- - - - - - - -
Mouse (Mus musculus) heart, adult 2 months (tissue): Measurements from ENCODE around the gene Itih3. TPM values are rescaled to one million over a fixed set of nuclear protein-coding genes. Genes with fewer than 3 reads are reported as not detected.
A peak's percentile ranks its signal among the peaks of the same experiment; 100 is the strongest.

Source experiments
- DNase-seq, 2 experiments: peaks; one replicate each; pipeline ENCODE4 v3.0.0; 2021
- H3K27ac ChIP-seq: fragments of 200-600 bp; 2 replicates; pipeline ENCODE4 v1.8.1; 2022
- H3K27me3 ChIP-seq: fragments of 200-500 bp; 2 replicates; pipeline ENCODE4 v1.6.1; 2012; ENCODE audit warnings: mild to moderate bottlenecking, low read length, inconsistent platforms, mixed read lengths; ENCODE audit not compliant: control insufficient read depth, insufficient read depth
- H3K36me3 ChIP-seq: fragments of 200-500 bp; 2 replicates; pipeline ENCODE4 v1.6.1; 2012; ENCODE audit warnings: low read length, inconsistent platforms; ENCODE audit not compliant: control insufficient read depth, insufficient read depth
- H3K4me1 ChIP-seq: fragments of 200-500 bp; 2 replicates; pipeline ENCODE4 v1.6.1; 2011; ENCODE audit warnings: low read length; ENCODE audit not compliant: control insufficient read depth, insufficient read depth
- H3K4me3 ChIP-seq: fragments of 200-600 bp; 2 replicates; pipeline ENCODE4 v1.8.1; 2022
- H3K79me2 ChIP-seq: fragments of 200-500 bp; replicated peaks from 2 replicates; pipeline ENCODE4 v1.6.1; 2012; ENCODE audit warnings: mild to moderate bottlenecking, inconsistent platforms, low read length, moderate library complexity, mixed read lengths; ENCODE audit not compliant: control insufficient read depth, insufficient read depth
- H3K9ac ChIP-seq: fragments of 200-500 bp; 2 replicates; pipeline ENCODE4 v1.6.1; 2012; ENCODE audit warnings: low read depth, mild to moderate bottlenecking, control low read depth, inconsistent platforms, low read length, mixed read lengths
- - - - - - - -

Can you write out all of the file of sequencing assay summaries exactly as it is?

Mouse (Mus musculus) heart, adult 2 months (tissue): Measurements from ENCODE around the gene Itih3. TPM values are rescaled to one million over a fixed set of nuclear protein-coding genes. Genes with fewer than 3 reads are reported as not detected.
A peak's percentile ranks its signal among the peaks of the same experiment; 100 is the strongest.

Source experiments
- DNase-seq, 2 experiments: peaks; one replicate each; pipeline ENCODE4 v3.0.0; 2021
- H3K27ac ChIP-seq: fragments of 200-600 bp; 2 replicates; pipeline ENCODE4 v1.8.1; 2022
- H3K27me3 ChIP-seq: fragments of 200-500 bp; 2 replicates; pipeline ENCODE4 v1.6.1; 2012; ENCODE audit warnings: mild to moderate bottlenecking, low read length, inconsistent platforms, mixed read lengths; ENCODE audit not compliant: control insufficient read depth, insufficient read depth
- H3K36me3 ChIP-seq: fragments of 200-500 bp; 2 replicates; pipeline ENCODE4 v1.6.1; 2012; ENCODE audit warnings: low read length, inconsistent platforms; ENCODE audit not compliant: control insufficient read depth, insufficient read depth
- H3K4me1 ChIP-seq: fragments of 200-500 bp; 2 replicates; pipeline ENCODE4 v1.6.1; 2011; ENCODE audit warnings: low read length; ENCODE audit not compliant: control insufficient read depth, insufficient read depth
- H3K4me3 ChIP-seq: fragments of 200-600 bp; 2 replicates; pipeline ENCODE4 v1.8.1; 2022
- H3K79me2 ChIP-seq: fragments of 200-500 bp; replicated peaks from 2 replicates; pipeline ENCODE4 v1.6.1; 2012; ENCODE audit warnings: mild to moderate bottlenecking, inconsistent platforms, low read length, moderate library complexity, mixed read lengths; ENCODE audit not compliant: control insufficient read depth, insufficient read depth
- H3K9ac ChIP-seq: fragments of 200-500 bp; 2 replicates; pipeline ENCODE4 v1.6.1; 2012; ENCODE audit warnings: low read depth, mild to moderate bottlenecking, control low read depth, inconsistent platforms, low read length, mixed read lengths